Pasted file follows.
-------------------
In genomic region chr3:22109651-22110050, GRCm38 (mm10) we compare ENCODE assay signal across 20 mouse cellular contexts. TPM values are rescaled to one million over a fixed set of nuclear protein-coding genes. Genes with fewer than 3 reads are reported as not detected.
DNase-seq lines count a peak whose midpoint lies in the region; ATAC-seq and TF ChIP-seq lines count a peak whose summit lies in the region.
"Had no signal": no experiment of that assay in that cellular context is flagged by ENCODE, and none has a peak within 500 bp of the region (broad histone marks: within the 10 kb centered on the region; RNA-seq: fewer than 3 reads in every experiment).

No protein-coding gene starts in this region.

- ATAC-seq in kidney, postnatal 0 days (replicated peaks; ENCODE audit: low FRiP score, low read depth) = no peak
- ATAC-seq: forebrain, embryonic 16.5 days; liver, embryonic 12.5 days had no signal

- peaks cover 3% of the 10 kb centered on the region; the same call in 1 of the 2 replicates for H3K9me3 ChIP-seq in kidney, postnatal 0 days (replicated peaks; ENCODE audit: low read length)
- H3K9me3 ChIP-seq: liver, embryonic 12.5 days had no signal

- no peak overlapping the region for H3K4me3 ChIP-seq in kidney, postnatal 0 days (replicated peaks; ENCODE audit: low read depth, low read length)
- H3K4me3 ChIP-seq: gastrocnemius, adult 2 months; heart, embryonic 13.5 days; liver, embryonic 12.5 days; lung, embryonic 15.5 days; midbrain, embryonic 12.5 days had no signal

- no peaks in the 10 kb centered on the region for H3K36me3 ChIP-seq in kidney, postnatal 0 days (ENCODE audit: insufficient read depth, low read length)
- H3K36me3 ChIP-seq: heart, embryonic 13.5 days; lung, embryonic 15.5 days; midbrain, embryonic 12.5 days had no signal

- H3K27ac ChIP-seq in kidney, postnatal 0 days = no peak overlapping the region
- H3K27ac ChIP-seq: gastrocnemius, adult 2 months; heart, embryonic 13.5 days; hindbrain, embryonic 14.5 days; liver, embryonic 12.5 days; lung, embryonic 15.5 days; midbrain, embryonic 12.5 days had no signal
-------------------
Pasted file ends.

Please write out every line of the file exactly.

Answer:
In genomic region chr3:22109651-22110050, GRCm38 (mm10) we compare ENCODE assay signal across 20 mouse cellular contexts. TPM values are rescaled to one million over a fixed set of nuclear protein-coding genes. Genes with fewer than 3 reads are reported as not detected.
DNase-seq lines count a peak whose midpoint lies in the region; ATAC-seq and TF ChIP-seq lines count a peak whose summit lies in the region.
"Had no signal": no experiment of that assay in that cellular context is flagged by ENCODE, and none has a peak within 500 bp of the region (broad histone marks: within the 10 kb centered on the region; RNA-seq: fewer than 3 reads in every experiment).

No protein-coding gene starts in this region.

- ATAC-seq in kidney, postnatal 0 days (replicated peaks; ENCODE audit: low FRiP score, low read depth) = no peak
- ATAC-seq: forebrain, embryonic 16.5 days; liver, embryonic 12.5 days had no signal

- peaks cover 3% of the 10 kb centered on the region; the same call in 1 of the 2 replicates for H3K9me3 ChIP-seq in kidney, postnatal 0 days (replicated peaks; ENCODE audit: low read length)
- H3K9me3 ChIP-seq: liver, embryonic 12.5 days had no signal

- no peak overlapping the region for H3K4me3 ChIP-seq in kidney, postnatal 0 days (replicated peaks; ENCODE audit: low read depth, low read length)
- H3K4me3 ChIP-seq: gastrocnemius, adult 2 months; heart, embryonic 13.5 days; liver, embryonic 12.5 days; lung, embryonic 15.5 days; midbrain, embryonic 12.5 days had no signal

- no peaks in the 10 kb centered on the region for H3K36me3 ChIP-seq in kidney, postnatal 0 days (ENCODE audit: insufficient read depth, low read length)
- H3K36me3 ChIP-seq: heart, embryonic 13.5 days; lung, embryonic 15.5 days; midbrain, embryonic 12.5 days had no signal

- H3K27ac ChIP-seq in kidney, postnatal 0 days = no peak overlapping the region
- H3K27ac ChIP-seq: gastrocnemius, adult 2 months; heart, embryonic 13.5 days; hindbrain, embryonic 14.5 days; liver, embryonic 12.5 days; lung, embryonic 15.5 days; midbrain, embryonic 12.5 days had no signal